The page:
The long term risks of stimulation are less well known and are likely modified by the use of SERMs. These include possible increase in ovarian cancer.
    Additional Notes:
    Kamen and McShane: “In 167 women undergoing ovarian stimulation with gonadotropins, mean maximum serum estradiol values reached 605 pg/mL and on days 6 to 10, progesterone level averaged 46ng/mL. This compares with an average preovulatory estradiol level of 250 pg/mL and progesterone value of 8.9 ng/mL during a normal menstrual cycle.”
    Missing citation: “Because estrogen exposure is a risk factor for breast cancer, several studies have investigated whether ovarian stimulation leads to increased risk of this disease.
    But studies have shown a non-significant increase.
    -Cohort of 3375 women treated with IVF; non-significant increase in breast cancer incidence after 8.1 years of follow-up; women over 40, however, were at increased risk
    -however, studies thus far have less than 10 years of follow-up
    Available studies, despite limited, are reassuring
    Nonetheless Letrozole or Tamoxifen are recommended to be used during ovarian stimulation before chemotherapy to lower peak estradiol levels”
    Kim: “Although tamoxifen or letrozole can induce ovulation or stimulate follicular growth, it does not generate enough follicles for embryo cryopreservation. To make it a more practical method, use of low-dose gonadotropin in combination with tamoxifen or letrozole has been attempted with good results (73).
    “In terms of peak E2 levels, ovarian stimulation with letrozole plus gonadotropin resulted in a much lower levels compared with tamoxifen plus a gonadotropin. Moreover, when letrozole plus gonadotropin is used for COS, recurrence rates of breast cancer do not appear to be increased at 2 years of follow-up.”
    Jensen: With letrozole, significantly lower peak estradiol levels and a nearly 50% reduction in gonadotropin requirement compared with age-matched controls (cancer-free) undergoing in vitro fertilization.
    “Azim et al prospectively compared 79 women with breast cancer who underwent ovarian stimulation plus letrozole with 136 women with breast cancer who did not undergo ovarian stimulation before cancer treatment…similar in age and stage of disease as well as risks of calculated relapse and mortality…median follow-up of 23 months in the ovarian stimulation group and 33 months for controls…no difference in noted recurrence or survival. The authors concluded that ovarian stimulation with gonadotropins and letrozole is unlikely to cuase significantly increased risk of recurrence, althought they acknowledged that a longer follow-up is needed.”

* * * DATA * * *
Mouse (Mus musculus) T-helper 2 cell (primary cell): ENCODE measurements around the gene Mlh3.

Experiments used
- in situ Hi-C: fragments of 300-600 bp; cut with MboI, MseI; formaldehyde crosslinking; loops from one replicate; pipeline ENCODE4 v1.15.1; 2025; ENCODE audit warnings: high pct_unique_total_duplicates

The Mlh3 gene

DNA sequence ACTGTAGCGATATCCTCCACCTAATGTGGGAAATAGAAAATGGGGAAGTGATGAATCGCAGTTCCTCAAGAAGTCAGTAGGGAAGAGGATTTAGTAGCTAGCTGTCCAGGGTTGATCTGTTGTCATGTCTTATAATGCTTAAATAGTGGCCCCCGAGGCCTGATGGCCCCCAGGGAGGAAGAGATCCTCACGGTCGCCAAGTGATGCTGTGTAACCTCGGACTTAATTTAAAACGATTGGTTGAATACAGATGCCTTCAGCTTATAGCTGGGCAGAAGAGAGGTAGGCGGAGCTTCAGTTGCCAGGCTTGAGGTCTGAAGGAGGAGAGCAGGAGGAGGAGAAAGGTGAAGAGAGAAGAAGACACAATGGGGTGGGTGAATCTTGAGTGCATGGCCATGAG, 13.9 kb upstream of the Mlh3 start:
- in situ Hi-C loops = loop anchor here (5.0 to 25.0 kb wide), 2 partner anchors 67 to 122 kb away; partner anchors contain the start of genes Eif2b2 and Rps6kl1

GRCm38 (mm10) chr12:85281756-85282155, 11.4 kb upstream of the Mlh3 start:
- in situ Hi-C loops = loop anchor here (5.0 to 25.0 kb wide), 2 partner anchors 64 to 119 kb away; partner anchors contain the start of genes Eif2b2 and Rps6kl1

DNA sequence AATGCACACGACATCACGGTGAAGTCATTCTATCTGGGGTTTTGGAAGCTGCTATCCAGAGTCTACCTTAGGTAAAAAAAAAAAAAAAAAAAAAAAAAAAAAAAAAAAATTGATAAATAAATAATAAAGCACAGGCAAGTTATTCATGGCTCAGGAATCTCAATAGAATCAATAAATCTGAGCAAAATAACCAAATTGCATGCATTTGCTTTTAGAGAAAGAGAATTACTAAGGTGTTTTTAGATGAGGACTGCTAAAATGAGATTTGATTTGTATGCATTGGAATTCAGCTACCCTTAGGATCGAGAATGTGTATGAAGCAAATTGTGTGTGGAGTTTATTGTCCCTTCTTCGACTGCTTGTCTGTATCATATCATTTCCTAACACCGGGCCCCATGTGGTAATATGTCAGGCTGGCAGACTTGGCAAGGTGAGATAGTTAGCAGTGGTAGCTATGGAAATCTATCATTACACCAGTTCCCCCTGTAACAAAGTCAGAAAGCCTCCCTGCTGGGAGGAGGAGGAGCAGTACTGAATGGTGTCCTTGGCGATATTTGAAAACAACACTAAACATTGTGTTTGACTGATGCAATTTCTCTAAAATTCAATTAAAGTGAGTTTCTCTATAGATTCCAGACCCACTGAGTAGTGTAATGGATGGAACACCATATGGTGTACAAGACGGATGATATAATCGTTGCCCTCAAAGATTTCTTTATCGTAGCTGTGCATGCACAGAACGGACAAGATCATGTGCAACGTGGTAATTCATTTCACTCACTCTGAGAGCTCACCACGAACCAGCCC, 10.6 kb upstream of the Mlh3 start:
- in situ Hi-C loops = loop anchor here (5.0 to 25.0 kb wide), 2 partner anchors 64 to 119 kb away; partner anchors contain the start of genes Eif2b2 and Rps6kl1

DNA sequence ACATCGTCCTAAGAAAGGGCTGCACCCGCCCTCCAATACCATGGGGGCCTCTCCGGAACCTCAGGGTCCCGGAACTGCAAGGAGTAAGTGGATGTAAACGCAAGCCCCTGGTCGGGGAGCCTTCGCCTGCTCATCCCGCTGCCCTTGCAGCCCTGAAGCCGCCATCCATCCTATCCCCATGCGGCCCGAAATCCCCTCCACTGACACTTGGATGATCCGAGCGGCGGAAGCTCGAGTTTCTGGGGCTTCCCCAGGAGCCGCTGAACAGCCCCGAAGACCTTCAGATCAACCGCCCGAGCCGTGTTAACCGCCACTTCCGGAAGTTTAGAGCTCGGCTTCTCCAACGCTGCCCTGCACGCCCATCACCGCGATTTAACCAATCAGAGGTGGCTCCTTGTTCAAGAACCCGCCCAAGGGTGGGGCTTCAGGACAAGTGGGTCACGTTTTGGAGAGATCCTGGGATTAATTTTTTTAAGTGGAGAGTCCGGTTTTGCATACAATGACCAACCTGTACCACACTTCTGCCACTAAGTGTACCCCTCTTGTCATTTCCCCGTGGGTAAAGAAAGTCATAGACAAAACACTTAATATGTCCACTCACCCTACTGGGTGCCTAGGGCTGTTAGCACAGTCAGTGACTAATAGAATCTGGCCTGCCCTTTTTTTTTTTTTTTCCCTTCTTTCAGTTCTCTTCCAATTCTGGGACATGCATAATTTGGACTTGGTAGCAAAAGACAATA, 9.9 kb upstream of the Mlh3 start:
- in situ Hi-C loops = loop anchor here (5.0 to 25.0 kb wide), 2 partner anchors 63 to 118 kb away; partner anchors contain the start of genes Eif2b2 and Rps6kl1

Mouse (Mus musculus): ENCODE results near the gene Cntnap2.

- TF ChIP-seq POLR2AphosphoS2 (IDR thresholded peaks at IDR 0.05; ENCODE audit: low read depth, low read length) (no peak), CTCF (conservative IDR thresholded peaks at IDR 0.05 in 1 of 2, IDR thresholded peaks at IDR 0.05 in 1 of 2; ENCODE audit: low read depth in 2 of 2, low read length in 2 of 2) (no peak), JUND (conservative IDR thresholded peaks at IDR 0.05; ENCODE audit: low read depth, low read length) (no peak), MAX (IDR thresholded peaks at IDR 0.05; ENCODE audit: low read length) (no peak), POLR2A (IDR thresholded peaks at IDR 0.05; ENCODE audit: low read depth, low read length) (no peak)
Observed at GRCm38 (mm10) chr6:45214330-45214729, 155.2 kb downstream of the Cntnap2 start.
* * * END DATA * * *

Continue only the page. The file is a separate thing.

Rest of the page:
1) Kamen 2009: Using letrozole or tamoxifen concurrent with FSH have not shown higher cancer recurrence rates in initial studies
    Letrozole has been demostrated to produce lower peak estradiol levels with an equal number of oocytes harvested compared with the use of FSH alone in women undergoing IVF.
    Tamoxifen demonstrated similar peak estradiol levels but fewer oocytes when compared to FSH-only cycles
    Tamoxifen is an antagonist of estrogen receptors
    Letrozole is an aromatase inhibitor, and prevents aromatase from producing estrogen by competitive inhibition
    ASCO Guidelines: “Short term breast cancer recurrence rates after ovarian stimulation using letrozole or tamoxifen concurrent with follicle stimulating hormone (FSH) administration have been compared with nonrandomized controls and no increase in cancer recurrence has been noted in these initial studies. Only a small percentage of cancer survivors have yet returned to utilize their embryos but the initial pregnancy rates are encouraging. Nevertheless, long-term follow-up with a larger number of patients is needed to evaluate the safety and efficacy of this approach.”
  • McShane Script: If the patient does not have a male partner or if she desires to cryopreserve her oocytes rather than embryos, oocyte preservation via vitrification has become a viable alternative in recent years. The classicial approach to embryo cryopreservation did not work well for oocytes but fortunately, a newer approach has evolved in the last several years which appears to be very viable and can be used for social indications or oocyte donation as well as oncofertility. To generate multiple oocytes for retrieval, the time requirement and the time within the menstrual cycle are the same as for an IVF cycle. The risks short term of the stimulation, retrieval and possible ovarian hyperstimulation syndrome are the same. Given that vitrification is a newer procedure, the risk to the offspring at this time is relatively unknown.
    Additional Notes:
    Kim: “Vitrification is a solidification of liquid by an extreme elevation in viscosity while rapid cooling takes place and eliminates ice crystal formation and growth”
    Dr. Kondapolli: oocyte turned into glass
    Jensen: “Recent technological advances have now improved oocyte cryopreservation such that oocytes can survive the freezing or vitrification process approximately 50% to 60% of the time, with fertilization rates of 60% to 70% with use of intracytoplasmic sperm injection.
  • McShane Script: Cryopreservation of ovarian cortical tissue which would require a laparoscopic approach is an experimental process. This could be done immediately, independent of the woman’s menstrual cycle but does involve the risk of laparoscopy and general anesthesia. The ultimate replacement of the cortical strips or maturation of the oocytes from the cortical strips after thawing has been successful in a small number of cases worldwide.
    **To what detail should we describe these procedures?
  • ASCO Guidelines: “ To offset this relatively large loss [due to ischemia], typically the cortex from an entire ovary is cryopreserved in adults.”